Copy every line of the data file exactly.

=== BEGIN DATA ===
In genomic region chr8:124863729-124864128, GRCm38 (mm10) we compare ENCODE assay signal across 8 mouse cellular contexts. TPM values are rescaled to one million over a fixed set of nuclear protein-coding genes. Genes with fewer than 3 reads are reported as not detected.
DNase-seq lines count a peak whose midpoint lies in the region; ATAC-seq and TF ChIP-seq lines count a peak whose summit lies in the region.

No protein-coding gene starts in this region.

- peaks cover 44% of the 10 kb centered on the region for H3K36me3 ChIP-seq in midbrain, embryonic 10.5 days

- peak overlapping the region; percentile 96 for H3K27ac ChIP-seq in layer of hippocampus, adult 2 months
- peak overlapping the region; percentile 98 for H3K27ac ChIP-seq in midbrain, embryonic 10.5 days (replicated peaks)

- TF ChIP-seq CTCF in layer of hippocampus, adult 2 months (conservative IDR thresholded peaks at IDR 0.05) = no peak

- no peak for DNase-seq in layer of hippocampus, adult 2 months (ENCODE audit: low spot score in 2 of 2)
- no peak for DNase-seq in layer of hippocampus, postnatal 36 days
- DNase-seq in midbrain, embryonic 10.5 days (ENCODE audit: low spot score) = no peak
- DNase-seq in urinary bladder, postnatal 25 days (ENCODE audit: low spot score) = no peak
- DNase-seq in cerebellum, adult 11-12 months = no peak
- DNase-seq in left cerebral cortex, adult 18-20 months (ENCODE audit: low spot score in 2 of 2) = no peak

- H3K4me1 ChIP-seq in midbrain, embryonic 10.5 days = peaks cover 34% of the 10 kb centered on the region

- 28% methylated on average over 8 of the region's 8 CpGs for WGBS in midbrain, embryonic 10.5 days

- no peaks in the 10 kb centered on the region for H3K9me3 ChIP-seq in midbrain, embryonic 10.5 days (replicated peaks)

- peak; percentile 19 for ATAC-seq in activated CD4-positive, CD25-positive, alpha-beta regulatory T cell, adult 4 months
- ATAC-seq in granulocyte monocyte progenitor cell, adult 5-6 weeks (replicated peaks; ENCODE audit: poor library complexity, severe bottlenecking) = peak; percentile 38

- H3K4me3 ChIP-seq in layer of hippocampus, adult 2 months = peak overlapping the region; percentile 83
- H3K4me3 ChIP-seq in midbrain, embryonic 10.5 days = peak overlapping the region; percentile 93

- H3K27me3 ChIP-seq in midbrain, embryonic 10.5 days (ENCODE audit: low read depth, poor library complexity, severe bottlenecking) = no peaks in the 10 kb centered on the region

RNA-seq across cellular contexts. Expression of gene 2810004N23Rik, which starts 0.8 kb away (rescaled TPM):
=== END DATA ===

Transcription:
In genomic region chr8:124863729-124864128, GRCm38 (mm10) we compare ENCODE assay signal across 8 mouse cellular contexts. TPM values are rescaled to one million over a fixed set of nuclear protein-coding genes. Genes with fewer than 3 reads are reported as not detected.
DNase-seq lines count a peak whose midpoint lies in the region; ATAC-seq and TF ChIP-seq lines count a peak whose summit lies in the region.

No protein-coding gene starts in this region.

- peaks cover 44% of the 10 kb centered on the region for H3K36me3 ChIP-seq in midbrain, embryonic 10.5 days

- peak overlapping the region; percentile 96 for H3K27ac ChIP-seq in layer of hippocampus, adult 2 months
- peak overlapping the region; percentile 98 for H3K27ac ChIP-seq in midbrain, embryonic 10.5 days (replicated peaks)

- TF ChIP-seq CTCF in layer of hippocampus, adult 2 months (conservative IDR thresholded peaks at IDR 0.05) = no peak

- no peak for DNase-seq in layer of hippocampus, adult 2 months (ENCODE audit: low spot score in 2 of 2)
- no peak for DNase-seq in layer of hippocampus, postnatal 36 days
- DNase-seq in midbrain, embryonic 10.5 days (ENCODE audit: low spot score) = no peak
- DNase-seq in urinary bladder, postnatal 25 days (ENCODE audit: low spot score) = no peak
- DNase-seq in cerebellum, adult 11-12 months = no peak
- DNase-seq in left cerebral cortex, adult 18-20 months (ENCODE audit: low spot score in 2 of 2) = no peak

- H3K4me1 ChIP-seq in midbrain, embryonic 10.5 days = peaks cover 34% of the 10 kb centered on the region

- 28% methylated on average over 8 of the region's 8 CpGs for WGBS in midbrain, embryonic 10.5 days

- no peaks in the 10 kb centered on the region for H3K9me3 ChIP-seq in midbrain, embryonic 10.5 days (replicated peaks)

- peak; percentile 19 for ATAC-seq in activated CD4-positive, CD25-positive, alpha-beta regulatory T cell, adult 4 months
- ATAC-seq in granulocyte monocyte progenitor cell, adult 5-6 weeks (replicated peaks; ENCODE audit: poor library complexity, severe bottlenecking) = peak; percentile 38

- H3K4me3 ChIP-seq in layer of hippocampus, adult 2 months = peak overlapping the region; percentile 83
- H3K4me3 ChIP-seq in midbrain, embryonic 10.5 days = peak overlapping the region; percentile 93

- H3K27me3 ChIP-seq in midbrain, embryonic 10.5 days (ENCODE audit: low read depth, poor library complexity, severe bottlenecking) = no peaks in the 10 kb centered on the region

RNA-seq across cellular contexts. Expression of gene 2810004N23Rik, which starts 0.8 kb away (rescaled TPM):